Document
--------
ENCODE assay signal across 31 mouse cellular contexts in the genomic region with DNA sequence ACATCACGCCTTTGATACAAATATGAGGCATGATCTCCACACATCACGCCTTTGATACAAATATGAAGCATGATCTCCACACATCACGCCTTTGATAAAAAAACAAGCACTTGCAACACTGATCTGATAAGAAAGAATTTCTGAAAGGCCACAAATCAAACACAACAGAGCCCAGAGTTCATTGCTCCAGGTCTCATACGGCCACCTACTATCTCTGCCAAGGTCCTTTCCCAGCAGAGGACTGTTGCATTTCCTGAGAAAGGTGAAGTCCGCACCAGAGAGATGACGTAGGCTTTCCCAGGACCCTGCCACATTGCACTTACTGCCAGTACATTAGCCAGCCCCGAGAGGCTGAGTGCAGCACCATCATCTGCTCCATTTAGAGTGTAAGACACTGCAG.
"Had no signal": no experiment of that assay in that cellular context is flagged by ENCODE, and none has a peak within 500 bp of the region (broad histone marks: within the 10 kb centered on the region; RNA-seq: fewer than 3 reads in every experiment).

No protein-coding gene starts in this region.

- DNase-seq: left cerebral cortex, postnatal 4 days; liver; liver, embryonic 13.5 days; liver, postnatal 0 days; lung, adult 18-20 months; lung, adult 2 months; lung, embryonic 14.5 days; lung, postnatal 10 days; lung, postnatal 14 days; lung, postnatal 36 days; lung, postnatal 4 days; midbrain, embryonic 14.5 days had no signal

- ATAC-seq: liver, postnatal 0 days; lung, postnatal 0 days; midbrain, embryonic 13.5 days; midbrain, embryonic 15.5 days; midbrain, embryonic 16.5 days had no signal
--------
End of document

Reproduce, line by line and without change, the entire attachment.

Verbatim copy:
ENCODE assay signal across 31 mouse cellular contexts in the genomic region with DNA sequence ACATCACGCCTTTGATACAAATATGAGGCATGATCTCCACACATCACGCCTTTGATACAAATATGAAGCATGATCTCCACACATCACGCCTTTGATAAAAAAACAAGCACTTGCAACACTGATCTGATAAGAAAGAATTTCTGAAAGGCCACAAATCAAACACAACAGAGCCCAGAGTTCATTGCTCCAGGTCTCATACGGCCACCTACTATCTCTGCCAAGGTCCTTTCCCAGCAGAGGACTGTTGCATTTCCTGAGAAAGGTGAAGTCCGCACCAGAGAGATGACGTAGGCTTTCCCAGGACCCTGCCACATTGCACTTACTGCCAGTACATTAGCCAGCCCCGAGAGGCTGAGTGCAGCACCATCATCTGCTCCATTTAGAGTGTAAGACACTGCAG.
"Had no signal": no experiment of that assay in that cellular context is flagged by ENCODE, and none has a peak within 500 bp of the region (broad histone marks: within the 10 kb centered on the region; RNA-seq: fewer than 3 reads in every experiment).

No protein-coding gene starts in this region.

- DNase-seq: left cerebral cortex, postnatal 4 days; liver; liver, embryonic 13.5 days; liver, postnatal 0 days; lung, adult 18-20 months; lung, adult 2 months; lung, embryonic 14.5 days; lung, postnatal 10 days; lung, postnatal 14 days; lung, postnatal 36 days; lung, postnatal 4 days; midbrain, embryonic 14.5 days had no signal

- ATAC-seq: liver, postnatal 0 days; lung, postnatal 0 days; midbrain, embryonic 13.5 days; midbrain, embryonic 15.5 days; midbrain, embryonic 16.5 days had no signal